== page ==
As women, we hear a lot about the difficulty of getting pregnant as we age, but staying pregnant can often be the bigger challenge, especially as our fertility begins to wane.
The risk of miscarriage rises as a woman ages, with a dramatic rise starting after age 37, with the steepest increase occurring after age 40. By age 45, less than 20% of all recognized pregnancies are viable.
The man’s age matters too. Having a partner over the age of 40 significantly raises the chances of a miscarriage.
Over half of miscarriages are caused by genetic abnormalities. As women age, chromosomal defects in their eggs become increasingly common. On average, a woman in her early 20s will have chromosomal abnormalities in about 17% of her eggs; this percentage jumps to nearly 80% by a woman’s early 40s. And as men age, chromosomal defects and point mutations–changes to a single nucleotide in their DNA–become increasingly common.
How The Chances of Miscarriage Vary By Age Continue reading “Age and the Risk of Miscarriage”
Several years ago, before I was married or had even begun dating my husband-to-be, I was chatting with a reproductive endocrinologist about when I needed to worry about my fertility going into decline. I was about to turn 30. Should I be worried? And how many quality reproductive years did I have left?
She told me most women were fine at 30 or 35. At her clinic, she said, she rarely saw women with problems related to “advanced ovarian age” before they turned 37 or 38.
I was surprised, to say the least. Like so many women, I had heard ad nauseam about “getting pregnant after 35.”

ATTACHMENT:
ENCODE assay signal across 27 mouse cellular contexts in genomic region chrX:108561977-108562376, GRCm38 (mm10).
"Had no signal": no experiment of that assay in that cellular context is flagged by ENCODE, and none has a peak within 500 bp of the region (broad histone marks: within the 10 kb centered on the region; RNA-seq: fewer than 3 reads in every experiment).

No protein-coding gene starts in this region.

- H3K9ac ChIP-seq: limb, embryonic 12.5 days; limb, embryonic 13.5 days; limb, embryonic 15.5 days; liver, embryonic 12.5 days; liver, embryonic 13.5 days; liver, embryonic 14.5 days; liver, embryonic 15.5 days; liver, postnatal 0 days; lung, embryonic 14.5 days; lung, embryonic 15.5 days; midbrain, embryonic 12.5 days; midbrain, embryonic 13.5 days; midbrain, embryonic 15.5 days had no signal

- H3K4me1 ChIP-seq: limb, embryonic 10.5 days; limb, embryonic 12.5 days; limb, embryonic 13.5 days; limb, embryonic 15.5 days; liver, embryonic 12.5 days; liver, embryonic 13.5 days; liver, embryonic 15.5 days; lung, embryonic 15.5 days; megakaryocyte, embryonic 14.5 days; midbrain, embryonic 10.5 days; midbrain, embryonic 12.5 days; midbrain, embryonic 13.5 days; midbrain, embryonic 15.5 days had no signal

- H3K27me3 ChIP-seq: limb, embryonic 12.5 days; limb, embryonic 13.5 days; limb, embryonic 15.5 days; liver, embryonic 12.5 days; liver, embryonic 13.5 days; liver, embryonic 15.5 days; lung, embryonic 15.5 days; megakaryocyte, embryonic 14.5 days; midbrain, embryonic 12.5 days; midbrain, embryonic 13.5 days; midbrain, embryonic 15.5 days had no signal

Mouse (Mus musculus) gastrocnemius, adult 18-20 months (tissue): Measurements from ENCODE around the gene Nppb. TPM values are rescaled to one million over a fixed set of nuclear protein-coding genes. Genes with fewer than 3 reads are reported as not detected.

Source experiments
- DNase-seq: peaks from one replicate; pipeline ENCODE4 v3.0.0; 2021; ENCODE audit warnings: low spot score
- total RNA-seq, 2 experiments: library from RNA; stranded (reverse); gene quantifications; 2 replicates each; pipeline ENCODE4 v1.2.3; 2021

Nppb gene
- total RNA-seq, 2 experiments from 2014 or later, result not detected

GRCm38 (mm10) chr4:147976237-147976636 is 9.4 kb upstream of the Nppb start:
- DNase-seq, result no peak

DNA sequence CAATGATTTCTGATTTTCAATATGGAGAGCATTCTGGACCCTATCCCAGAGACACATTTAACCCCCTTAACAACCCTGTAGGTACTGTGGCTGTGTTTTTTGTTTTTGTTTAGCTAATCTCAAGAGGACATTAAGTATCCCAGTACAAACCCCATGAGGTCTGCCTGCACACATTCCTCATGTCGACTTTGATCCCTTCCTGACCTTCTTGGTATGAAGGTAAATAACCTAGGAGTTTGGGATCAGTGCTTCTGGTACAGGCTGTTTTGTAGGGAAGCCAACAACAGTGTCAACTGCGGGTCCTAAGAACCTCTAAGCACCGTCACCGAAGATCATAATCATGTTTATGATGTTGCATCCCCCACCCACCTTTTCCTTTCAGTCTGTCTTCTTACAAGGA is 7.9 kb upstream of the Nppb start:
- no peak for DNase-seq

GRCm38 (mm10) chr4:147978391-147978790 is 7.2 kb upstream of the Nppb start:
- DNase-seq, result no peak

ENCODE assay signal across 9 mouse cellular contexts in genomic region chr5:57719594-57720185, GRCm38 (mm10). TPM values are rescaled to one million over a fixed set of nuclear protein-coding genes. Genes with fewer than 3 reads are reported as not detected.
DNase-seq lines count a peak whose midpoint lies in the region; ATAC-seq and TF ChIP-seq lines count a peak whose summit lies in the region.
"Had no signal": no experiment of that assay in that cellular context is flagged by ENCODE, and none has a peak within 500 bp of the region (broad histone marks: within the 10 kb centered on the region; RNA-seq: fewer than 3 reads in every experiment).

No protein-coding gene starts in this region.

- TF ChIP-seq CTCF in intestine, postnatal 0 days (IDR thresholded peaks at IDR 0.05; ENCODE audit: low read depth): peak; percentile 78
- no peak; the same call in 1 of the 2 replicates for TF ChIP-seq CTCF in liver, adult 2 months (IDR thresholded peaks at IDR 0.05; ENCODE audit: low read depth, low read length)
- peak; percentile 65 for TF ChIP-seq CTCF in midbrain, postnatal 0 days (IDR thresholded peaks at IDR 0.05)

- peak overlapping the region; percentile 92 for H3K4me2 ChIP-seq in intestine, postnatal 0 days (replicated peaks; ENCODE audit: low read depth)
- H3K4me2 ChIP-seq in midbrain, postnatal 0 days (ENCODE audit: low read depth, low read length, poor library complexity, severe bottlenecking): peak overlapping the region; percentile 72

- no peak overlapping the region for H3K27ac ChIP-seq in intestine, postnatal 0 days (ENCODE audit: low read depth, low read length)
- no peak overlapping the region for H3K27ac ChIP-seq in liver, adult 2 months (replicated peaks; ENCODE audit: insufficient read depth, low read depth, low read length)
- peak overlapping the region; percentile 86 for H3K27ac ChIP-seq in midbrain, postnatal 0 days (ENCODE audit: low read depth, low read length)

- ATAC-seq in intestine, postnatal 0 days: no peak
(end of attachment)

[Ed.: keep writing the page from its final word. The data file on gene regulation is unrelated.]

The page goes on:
Despite all the chatter, I was not actually clear on why 35 was an important cutoff. Was it because getting pregnant was more difficult after 35? Or staying pregnant became challenging after 35? Or was that the age when the risk of chromosomal abnormalities like Down’s syndrome rose dramatically?
It turns out that none of these reasons are correct. Because in fact there is no reason; age 35 is not actually a cliff. It is not even a sharp bend in the curve, a point at which birth rates go into a steep decline. Those sharp bends come later, after 37, and again after 40.
So why has age 35 been etched into our consciousness? Continue reading “The Fertility Cliff at Age 35 is a Myth”
Getting pregnant is a numbers game. Here’s what every woman should know about her odds of success in her late 30s and early 40s.
One of my former colleagues became pregnant her first shot out of the barn, the first month off the pill. Her story would hardly be noteworthy, except that she was 41 at the time.
She wanted to tell other women about her experience, she confided to me. She saw it as a sign that women can have children after age 40.
I simply nodded in response, while I privately wondered if she had not just been very lucky.
But–and this is key–how lucky?
Having a baby in your 30s and early 40s–and earlier, for that matter–is always a chance event. There will be outliers. Some women will give birth naturally at 44. Some women will suffer from early menopause at age 30. But outliers tells us little about the norm.
Anyone who wants to play the conception game, especially if they are postponing childbearing, needs to put anecdotes aside and try to grasp the actual odds. Here’s what every woman needs to know:
Continue reading “Fertility in Your 30s and 40s: 7 Things You Need to Know”